We’ve all wondered that, haven’t we? (especially after listening to ♫My Fair Lady♫?!)
Seriously, on a more earthly fashion, there are differences.
Witness THIS maker of equality…
While I have known a number of woman who have demonstrated their proclivity to ‘void’ in the wildness,
this device seems to take it up a notch!
How do I know about such a device? Knowledgeable women have shared such info with me.
And now, with age and infirmity, sometimes, I’ve a need for such a device! 😦
(fortunately, the come in pink, lavender, and – for the girl/guy on the go – KHAKI !)
(PS – I get NOTHING. FTC, go away!)
I return to the oncolologoist this after 1500, to see the result of the blood and bone scan. This may determine the poisons they inject me with.
California Gov. Brown signs 3 gun control bills
California Gov. Jerry Brown signed measures to end the last narrow allowances in the state for campus carry and open carry but rejected one to mandate increased security at gun stores.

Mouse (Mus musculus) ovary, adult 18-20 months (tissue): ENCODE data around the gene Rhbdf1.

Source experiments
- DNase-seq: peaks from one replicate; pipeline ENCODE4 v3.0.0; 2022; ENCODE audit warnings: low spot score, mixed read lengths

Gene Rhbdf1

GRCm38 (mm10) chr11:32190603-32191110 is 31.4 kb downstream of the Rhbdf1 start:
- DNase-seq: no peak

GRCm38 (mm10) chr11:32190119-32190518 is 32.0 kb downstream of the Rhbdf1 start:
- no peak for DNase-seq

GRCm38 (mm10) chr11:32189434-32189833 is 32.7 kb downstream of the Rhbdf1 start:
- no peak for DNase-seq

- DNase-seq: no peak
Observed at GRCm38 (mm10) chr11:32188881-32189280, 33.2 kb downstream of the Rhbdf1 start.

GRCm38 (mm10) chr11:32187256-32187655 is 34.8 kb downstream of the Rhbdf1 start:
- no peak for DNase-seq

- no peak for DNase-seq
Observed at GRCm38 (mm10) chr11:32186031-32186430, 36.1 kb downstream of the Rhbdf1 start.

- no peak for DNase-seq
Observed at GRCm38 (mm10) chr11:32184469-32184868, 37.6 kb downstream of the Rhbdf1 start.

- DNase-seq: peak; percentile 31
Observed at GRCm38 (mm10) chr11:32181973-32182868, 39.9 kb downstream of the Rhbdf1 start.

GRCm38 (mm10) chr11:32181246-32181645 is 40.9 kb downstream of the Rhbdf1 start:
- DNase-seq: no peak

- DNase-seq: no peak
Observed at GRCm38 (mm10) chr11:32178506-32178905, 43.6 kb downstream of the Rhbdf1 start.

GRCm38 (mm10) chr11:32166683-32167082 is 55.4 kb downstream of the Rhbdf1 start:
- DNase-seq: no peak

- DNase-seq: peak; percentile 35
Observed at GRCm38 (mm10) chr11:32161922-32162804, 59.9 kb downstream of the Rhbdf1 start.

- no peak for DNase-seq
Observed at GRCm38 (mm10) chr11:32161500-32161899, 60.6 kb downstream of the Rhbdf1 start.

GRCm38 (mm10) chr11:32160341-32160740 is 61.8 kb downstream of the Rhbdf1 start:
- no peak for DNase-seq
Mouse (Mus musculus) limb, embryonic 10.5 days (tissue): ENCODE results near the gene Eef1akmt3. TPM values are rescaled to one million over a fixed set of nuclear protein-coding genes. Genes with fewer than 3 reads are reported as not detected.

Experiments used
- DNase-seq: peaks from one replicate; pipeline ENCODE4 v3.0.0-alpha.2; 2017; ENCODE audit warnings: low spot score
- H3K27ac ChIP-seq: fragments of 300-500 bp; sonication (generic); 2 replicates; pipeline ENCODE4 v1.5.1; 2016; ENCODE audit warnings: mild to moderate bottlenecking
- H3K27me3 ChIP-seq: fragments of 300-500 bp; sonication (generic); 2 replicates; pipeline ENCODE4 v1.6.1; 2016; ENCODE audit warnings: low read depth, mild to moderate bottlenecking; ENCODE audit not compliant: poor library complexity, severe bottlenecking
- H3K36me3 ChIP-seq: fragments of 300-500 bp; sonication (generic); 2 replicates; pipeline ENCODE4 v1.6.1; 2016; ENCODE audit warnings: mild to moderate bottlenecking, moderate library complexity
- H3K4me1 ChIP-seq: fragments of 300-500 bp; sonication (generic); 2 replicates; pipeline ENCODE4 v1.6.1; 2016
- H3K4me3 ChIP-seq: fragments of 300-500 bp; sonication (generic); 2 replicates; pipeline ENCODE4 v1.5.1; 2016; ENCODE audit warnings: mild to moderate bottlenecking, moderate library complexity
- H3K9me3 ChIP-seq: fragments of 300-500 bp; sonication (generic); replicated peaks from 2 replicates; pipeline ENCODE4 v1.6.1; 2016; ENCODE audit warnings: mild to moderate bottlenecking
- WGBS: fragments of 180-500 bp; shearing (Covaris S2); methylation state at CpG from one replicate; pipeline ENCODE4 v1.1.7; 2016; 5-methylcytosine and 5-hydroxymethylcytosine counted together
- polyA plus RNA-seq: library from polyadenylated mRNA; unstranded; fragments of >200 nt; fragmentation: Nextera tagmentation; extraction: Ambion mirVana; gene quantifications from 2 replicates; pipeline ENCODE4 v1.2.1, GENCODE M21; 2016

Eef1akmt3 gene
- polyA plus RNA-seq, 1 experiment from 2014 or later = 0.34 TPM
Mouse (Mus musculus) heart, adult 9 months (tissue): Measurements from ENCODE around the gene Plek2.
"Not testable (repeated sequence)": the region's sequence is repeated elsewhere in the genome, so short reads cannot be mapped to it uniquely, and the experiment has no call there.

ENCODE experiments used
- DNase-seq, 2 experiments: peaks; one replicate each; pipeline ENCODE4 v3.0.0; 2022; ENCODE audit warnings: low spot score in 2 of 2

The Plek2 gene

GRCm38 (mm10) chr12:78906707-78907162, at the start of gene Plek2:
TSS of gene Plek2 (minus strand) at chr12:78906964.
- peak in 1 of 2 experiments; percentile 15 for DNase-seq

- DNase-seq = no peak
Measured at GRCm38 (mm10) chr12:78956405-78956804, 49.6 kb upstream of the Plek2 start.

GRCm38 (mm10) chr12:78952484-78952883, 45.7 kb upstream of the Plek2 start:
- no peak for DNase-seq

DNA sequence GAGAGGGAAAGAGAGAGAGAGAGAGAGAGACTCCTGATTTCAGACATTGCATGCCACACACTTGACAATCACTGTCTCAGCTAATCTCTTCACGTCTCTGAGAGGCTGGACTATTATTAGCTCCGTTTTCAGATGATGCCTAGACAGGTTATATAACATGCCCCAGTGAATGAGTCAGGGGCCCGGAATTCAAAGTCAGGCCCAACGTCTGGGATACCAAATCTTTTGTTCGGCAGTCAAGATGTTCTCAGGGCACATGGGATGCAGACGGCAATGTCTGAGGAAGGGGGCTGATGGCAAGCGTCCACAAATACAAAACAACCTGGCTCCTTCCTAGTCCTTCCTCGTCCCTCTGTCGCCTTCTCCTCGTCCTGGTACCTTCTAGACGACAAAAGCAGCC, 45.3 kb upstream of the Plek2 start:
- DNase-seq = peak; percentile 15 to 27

Brown, a Democrat, signed AB 7, AB 424 and AB 1525 over the weekend while returning SB 464 to lawmakers, describing the last measure, aimed at ramping up security measures at gun shops across the state, as an overreach.
“State law already requires that firearms dealers enact security measures to avoid theft,” said Brown in his veto message. “Local jurisdictions can — and have — gone further by adding specific requirements. I believe local authorities are in the best situation to determine if any additional measures are needed in their jurisdictions.”
The bill’s sponsor, state Sen. Jerry Hill, D-San Mateo, argued the increase in security was needed following incidents where burglars used cars to smash into gun stores across the state. The measure would have required gun stores to keep their firearms in a secure facility with steel bars on windows, deadbolted doors or metal grates over entrances, and an alarm system protecting ventilation in addition to installing exterior features such as concrete bollards.